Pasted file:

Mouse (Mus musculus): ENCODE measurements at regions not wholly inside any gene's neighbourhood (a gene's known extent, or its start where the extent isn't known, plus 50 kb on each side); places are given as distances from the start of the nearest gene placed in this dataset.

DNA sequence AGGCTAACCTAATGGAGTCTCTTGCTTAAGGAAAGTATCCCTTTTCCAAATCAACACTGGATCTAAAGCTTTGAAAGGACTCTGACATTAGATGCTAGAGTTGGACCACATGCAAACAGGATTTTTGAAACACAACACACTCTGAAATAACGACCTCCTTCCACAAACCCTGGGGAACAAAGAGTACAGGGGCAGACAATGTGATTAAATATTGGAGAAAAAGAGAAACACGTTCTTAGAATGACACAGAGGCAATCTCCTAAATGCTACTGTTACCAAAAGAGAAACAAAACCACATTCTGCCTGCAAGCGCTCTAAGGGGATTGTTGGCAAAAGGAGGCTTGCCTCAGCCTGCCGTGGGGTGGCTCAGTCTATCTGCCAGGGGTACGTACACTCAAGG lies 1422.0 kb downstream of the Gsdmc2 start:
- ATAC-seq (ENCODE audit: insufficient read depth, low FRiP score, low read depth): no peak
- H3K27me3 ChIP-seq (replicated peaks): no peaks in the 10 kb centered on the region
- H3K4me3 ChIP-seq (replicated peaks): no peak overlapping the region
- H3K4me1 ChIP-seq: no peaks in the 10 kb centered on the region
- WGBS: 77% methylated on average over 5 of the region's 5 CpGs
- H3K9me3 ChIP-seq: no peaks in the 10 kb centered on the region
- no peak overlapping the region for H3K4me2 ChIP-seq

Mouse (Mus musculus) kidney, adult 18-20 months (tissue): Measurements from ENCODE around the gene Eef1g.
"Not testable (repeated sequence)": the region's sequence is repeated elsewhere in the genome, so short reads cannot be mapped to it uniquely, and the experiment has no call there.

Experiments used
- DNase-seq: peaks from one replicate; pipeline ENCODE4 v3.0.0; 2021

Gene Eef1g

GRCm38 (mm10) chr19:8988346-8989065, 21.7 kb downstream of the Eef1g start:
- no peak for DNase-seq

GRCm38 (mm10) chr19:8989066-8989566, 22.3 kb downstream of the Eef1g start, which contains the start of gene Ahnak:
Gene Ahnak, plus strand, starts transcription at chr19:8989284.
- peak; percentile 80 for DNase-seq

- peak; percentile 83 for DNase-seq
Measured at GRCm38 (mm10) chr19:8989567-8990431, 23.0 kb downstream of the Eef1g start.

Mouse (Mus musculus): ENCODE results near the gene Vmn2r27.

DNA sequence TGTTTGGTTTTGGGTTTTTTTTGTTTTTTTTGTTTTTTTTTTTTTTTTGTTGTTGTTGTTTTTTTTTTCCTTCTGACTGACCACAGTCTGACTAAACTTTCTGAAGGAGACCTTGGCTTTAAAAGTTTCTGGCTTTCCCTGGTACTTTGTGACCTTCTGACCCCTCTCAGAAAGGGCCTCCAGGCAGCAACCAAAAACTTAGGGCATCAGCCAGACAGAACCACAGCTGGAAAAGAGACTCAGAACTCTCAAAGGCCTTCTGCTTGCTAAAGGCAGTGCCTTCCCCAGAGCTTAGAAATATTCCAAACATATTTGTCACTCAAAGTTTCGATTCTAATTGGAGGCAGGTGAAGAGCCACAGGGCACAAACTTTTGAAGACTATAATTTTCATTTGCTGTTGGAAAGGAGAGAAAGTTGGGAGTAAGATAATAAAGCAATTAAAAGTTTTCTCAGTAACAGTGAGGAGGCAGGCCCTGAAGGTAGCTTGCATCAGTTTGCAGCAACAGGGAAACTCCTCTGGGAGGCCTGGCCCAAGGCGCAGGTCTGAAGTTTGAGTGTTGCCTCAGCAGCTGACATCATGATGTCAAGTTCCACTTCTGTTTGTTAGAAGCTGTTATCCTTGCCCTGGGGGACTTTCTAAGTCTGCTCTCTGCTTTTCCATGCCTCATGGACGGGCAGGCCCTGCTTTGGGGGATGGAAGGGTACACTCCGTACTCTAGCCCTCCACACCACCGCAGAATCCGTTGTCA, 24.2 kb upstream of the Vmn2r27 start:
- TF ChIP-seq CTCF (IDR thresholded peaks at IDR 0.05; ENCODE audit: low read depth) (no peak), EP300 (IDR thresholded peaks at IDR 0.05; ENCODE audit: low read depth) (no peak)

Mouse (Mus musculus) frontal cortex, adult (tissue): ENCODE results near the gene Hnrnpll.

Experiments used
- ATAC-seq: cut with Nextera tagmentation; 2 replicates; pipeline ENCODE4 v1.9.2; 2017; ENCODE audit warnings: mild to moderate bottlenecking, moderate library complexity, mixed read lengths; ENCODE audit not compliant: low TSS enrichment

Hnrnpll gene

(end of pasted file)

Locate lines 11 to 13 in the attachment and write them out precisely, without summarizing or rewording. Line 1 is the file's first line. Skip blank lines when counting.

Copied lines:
"Not testable (repeated sequence)": the region's sequence is repeated elsewhere in the genome, so short reads cannot be mapped to it uniquely, and the experiment has no call there.

Experiments used
- DNase-seq: peaks from one replicate; pipeline ENCODE4 v3.0.0; 2021